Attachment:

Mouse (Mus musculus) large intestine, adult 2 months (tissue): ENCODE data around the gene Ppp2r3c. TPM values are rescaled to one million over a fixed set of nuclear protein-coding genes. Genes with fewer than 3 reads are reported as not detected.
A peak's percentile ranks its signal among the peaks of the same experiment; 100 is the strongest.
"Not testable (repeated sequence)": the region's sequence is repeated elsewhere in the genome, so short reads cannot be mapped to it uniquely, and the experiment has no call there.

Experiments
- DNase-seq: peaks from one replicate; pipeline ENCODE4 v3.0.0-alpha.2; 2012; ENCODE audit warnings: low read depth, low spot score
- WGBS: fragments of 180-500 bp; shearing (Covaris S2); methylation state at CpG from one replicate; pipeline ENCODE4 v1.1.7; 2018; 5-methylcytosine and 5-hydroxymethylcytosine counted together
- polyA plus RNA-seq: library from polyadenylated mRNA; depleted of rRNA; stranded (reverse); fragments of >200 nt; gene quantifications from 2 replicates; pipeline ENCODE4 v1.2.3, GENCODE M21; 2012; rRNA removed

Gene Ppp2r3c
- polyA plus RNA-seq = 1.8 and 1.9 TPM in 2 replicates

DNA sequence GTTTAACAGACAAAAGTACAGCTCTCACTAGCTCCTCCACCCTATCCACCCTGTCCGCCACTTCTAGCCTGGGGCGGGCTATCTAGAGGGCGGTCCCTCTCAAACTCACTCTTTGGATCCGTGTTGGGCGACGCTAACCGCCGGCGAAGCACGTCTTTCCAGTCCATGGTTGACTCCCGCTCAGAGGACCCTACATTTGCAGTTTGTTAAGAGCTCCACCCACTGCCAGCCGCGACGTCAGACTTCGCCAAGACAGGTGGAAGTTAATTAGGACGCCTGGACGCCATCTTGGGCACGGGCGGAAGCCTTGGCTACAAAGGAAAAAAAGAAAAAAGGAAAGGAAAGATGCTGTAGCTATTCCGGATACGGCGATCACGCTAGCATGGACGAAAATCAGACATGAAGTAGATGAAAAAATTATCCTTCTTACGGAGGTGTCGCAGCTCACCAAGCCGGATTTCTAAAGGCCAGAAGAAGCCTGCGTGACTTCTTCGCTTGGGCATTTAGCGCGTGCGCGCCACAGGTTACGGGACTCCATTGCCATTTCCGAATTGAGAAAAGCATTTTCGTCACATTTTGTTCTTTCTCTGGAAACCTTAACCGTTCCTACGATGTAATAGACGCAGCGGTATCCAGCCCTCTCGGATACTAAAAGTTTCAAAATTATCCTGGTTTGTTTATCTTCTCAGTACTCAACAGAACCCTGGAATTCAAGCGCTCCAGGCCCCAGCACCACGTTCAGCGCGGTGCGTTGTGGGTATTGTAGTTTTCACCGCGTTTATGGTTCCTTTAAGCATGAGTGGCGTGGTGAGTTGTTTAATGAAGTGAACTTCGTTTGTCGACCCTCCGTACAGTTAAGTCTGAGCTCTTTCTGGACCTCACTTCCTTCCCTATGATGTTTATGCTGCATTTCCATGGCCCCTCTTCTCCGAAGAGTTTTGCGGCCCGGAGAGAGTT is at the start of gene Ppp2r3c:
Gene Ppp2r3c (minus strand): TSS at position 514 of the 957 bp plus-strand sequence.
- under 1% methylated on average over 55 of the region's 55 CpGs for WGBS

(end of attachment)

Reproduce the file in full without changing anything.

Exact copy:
Mouse (Mus musculus) large intestine, adult 2 months (tissue): ENCODE data around the gene Ppp2r3c. TPM values are rescaled to one million over a fixed set of nuclear protein-coding genes. Genes with fewer than 3 reads are reported as not detected.
A peak's percentile ranks its signal among the peaks of the same experiment; 100 is the strongest.
"Not testable (repeated sequence)": the region's sequence is repeated elsewhere in the genome, so short reads cannot be mapped to it uniquely, and the experiment has no call there.

Experiments
- DNase-seq: peaks from one replicate; pipeline ENCODE4 v3.0.0-alpha.2; 2012; ENCODE audit warnings: low read depth, low spot score
- WGBS: fragments of 180-500 bp; shearing (Covaris S2); methylation state at CpG from one replicate; pipeline ENCODE4 v1.1.7; 2018; 5-methylcytosine and 5-hydroxymethylcytosine counted together
- polyA plus RNA-seq: library from polyadenylated mRNA; depleted of rRNA; stranded (reverse); fragments of >200 nt; gene quantifications from 2 replicates; pipeline ENCODE4 v1.2.3, GENCODE M21; 2012; rRNA removed

Gene Ppp2r3c
- polyA plus RNA-seq = 1.8 and 1.9 TPM in 2 replicates

DNA sequence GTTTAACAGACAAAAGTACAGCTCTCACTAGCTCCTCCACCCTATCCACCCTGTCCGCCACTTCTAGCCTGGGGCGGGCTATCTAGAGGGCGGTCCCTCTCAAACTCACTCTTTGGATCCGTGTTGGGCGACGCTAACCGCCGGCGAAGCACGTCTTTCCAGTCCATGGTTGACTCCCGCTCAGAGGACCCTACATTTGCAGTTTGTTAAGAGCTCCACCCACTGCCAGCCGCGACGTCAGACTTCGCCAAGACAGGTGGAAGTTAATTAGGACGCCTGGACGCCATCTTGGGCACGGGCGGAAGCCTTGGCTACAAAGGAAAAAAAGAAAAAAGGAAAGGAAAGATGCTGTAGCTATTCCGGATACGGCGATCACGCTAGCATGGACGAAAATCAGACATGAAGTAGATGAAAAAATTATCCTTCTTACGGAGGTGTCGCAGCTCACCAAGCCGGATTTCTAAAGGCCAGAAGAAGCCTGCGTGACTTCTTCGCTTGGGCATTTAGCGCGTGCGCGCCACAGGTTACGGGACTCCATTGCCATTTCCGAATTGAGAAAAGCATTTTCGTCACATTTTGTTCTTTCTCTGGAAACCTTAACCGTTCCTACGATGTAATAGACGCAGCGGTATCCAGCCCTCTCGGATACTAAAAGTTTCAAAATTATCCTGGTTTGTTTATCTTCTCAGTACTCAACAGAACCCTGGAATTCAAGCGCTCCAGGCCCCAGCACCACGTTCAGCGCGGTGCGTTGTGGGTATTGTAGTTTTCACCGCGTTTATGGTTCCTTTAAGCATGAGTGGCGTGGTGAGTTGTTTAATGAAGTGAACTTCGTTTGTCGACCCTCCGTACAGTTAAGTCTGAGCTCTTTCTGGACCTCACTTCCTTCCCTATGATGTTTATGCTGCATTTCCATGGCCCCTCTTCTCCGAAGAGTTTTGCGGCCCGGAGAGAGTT is at the start of gene Ppp2r3c:
Gene Ppp2r3c (minus strand): TSS at position 514 of the 957 bp plus-strand sequence.
- under 1% methylated on average over 55 of the region's 55 CpGs for WGBS